Scotland’s Coastal Rubbish Aerial Photography (SCRAPbook) uses aerial photography collected by light aircraft to identify visible macro litter on the coast. During 2018 and 2019 images were collected from all accessible areas of the Scottish mainland coast, producing a ‘snapshot’ of macro litter distribution. A coordinated team of citizen scientists assessed the images for data intensity and litter types and a spatial data set generated to map these locations. Litter was assessed on an intensity scale from 0 – 5.
Creative Commons Attribution-NonCommercial (CC BY-NC) 4.0
You are free to:
- Share — copy and redistribute the material in any medium or format
- Adapt — remix, transform, and build upon the material
The licensor cannot revoke these freedoms as long as you follow the license terms.
Under the following terms:
- Attribution — You must give appropriate credit, provide a link to the license, and indicate if changes were made. You may do so in any reasonable manner, but not in any way that suggests the licensor endorses you or your use.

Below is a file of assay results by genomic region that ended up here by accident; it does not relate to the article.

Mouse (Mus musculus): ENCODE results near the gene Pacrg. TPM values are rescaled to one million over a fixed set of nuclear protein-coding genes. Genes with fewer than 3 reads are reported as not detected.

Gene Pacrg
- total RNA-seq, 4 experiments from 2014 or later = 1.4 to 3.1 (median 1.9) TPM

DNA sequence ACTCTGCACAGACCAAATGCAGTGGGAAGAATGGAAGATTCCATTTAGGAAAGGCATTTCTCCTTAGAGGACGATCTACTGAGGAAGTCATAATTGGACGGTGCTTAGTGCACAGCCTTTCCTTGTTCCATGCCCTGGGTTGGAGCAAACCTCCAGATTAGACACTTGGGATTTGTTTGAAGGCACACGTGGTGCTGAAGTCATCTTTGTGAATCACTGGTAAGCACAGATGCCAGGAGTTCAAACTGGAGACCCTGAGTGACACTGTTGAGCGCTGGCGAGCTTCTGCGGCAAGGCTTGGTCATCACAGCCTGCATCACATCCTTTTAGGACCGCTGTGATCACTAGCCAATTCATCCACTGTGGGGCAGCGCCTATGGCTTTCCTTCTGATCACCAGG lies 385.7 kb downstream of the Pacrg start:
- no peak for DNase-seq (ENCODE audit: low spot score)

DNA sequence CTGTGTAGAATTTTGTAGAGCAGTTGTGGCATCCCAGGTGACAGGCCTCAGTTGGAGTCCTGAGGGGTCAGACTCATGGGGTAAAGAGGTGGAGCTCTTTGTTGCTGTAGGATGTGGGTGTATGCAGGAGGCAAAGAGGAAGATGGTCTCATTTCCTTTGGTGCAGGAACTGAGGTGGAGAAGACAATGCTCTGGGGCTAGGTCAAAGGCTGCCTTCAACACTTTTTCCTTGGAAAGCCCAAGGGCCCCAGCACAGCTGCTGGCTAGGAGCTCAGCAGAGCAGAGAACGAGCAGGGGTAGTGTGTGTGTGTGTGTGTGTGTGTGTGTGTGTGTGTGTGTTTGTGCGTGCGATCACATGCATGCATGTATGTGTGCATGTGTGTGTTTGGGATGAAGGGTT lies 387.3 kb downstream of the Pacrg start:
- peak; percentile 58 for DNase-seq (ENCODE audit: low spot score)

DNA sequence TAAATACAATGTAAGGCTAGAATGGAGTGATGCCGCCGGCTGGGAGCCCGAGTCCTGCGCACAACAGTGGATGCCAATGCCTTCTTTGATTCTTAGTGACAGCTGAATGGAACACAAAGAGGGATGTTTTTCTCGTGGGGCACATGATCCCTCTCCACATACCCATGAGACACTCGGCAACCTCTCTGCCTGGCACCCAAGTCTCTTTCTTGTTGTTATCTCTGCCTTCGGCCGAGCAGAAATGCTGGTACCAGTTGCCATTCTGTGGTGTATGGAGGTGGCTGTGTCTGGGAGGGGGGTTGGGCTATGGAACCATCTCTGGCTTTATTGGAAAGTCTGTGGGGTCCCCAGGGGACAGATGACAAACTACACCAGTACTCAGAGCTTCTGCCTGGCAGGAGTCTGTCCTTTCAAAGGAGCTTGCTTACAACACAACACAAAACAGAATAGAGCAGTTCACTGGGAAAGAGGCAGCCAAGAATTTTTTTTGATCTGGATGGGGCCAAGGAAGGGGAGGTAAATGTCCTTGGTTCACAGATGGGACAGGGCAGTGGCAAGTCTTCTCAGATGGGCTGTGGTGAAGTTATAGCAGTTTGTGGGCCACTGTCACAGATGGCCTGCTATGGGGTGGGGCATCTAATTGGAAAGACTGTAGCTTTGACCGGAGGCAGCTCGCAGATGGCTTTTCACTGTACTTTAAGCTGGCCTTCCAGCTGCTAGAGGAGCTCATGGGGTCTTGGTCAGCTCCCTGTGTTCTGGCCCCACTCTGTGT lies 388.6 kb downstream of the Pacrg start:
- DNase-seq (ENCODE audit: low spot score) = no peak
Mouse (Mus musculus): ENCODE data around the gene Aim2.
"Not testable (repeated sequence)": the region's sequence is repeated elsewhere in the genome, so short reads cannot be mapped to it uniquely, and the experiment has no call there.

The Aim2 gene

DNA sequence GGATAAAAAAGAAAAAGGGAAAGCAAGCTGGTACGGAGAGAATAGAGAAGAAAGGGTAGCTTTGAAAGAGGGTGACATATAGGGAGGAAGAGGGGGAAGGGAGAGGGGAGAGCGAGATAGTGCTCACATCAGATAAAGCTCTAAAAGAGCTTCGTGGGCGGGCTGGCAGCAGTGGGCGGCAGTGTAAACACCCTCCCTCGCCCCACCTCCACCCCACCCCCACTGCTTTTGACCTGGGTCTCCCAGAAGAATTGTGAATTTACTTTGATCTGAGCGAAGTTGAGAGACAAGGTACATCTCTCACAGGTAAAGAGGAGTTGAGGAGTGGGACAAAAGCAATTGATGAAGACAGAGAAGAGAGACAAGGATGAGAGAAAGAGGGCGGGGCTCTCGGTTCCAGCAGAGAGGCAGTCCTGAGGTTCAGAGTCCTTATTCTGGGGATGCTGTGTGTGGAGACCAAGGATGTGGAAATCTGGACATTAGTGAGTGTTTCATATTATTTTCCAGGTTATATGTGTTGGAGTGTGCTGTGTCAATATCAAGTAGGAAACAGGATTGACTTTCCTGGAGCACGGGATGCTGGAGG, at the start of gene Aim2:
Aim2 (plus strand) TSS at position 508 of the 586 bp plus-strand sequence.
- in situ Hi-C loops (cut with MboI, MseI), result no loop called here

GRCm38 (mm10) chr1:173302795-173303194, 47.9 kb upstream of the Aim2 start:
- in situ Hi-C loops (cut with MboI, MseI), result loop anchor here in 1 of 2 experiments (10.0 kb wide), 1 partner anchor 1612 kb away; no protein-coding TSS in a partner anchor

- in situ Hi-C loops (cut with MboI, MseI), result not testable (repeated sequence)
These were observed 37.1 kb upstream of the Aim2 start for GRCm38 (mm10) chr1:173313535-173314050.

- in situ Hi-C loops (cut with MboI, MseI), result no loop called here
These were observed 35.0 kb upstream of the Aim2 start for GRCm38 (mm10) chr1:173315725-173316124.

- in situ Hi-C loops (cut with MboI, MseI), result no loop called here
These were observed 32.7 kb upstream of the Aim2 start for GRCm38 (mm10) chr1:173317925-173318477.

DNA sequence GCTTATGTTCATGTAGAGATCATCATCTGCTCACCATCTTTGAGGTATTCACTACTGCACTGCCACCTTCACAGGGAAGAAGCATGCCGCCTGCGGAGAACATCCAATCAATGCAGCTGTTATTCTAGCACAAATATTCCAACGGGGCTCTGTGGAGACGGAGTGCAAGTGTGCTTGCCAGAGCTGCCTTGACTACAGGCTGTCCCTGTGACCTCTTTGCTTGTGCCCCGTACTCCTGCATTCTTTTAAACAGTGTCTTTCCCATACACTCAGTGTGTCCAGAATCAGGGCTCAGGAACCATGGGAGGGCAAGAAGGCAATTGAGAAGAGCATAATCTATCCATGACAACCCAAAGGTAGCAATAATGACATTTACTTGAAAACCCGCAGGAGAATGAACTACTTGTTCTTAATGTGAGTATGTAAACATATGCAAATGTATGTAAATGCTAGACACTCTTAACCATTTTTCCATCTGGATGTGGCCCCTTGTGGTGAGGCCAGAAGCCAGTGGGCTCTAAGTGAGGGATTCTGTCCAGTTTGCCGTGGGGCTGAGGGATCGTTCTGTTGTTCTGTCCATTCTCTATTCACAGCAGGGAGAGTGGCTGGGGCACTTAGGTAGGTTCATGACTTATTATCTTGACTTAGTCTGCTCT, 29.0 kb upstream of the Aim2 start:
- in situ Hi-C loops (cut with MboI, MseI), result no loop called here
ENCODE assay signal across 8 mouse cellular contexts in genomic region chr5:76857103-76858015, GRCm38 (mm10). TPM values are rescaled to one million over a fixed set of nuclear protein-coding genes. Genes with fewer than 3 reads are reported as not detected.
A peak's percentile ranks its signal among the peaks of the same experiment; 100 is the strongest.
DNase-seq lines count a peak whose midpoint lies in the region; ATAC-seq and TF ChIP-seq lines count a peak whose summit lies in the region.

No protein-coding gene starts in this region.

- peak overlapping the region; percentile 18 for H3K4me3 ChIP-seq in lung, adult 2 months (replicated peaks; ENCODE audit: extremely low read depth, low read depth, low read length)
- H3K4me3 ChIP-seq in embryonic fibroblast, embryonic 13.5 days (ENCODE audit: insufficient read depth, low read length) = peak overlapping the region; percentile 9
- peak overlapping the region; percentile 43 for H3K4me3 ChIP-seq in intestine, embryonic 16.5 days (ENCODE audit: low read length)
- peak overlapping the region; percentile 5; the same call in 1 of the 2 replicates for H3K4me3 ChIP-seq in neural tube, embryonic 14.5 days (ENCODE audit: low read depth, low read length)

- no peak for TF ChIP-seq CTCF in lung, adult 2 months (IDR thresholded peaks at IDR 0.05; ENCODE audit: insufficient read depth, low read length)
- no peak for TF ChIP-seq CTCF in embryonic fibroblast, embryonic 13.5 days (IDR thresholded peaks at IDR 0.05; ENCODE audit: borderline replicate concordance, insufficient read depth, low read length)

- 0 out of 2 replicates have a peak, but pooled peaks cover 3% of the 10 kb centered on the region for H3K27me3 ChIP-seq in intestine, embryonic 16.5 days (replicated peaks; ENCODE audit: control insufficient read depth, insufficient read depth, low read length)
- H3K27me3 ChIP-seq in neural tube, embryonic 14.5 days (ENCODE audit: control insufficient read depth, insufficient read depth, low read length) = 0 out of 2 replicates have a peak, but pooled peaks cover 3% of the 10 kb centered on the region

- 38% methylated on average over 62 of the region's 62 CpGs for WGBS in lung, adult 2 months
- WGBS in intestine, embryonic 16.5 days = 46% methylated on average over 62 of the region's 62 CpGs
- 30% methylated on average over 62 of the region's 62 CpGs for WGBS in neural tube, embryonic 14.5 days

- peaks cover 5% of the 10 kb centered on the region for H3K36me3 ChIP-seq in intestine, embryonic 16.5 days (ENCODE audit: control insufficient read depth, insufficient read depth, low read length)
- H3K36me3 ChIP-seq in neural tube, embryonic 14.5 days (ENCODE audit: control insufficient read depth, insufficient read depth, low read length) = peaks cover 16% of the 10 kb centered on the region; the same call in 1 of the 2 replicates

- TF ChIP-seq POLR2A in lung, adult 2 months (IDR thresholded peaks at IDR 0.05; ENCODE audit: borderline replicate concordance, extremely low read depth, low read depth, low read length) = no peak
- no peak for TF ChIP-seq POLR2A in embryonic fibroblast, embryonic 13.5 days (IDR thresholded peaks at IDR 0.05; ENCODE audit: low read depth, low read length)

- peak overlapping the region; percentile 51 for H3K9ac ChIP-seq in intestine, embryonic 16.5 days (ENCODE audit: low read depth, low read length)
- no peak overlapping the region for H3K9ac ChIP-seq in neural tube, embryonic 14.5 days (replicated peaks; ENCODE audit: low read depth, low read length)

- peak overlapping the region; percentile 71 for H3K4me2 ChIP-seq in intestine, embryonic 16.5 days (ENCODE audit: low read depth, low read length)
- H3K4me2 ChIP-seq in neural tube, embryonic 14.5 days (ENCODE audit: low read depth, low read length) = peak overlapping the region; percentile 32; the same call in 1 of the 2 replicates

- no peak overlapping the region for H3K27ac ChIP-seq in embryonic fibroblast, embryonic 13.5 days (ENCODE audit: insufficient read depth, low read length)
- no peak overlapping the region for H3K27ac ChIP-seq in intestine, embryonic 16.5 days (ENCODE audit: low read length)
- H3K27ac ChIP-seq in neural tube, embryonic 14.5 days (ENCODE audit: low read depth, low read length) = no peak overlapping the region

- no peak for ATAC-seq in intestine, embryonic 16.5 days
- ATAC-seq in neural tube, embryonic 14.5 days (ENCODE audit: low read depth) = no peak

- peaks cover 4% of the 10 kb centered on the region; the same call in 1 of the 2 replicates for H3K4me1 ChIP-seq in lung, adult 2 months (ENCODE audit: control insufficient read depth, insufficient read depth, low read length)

- NonCommercial — You may not use the material for commercial purposes.
- No additional restrictions — You may not apply legal terms or technological measures that legally restrict others from doing anything the license permits.
This layer displays a line dataset depicting the Environmental Sensitivity Index (ESI) shoreline classification of the Scottish coastline for oil spill contingency planning. The shoreline type is zoom restricted to about 1:50,000. The Scottish coastline has been classified into five categories:
- Rock and man-made
- Sand, gravel and rock armour
- Exposed tidal flats
- Sheltered rock, man-made or rip rap (rock armour)
- Sheltered tidal flats or salt marshes
The data has been adapted from the shoreline classification in table 3.2 of the BP Final Report "Environmental and Socio-economic Sensitivity Mapping for Oil Spill Preparedness and Response (OSPR)", modified to include the simple ESI code from the 2011 report on "Sensitivity mapping for oil spill response" published by International Petroleum Industry Environmental Conservation Association (IPIECA), International Maritime Organization (IMO) and International Association of Oil & Gas Producers (IGP)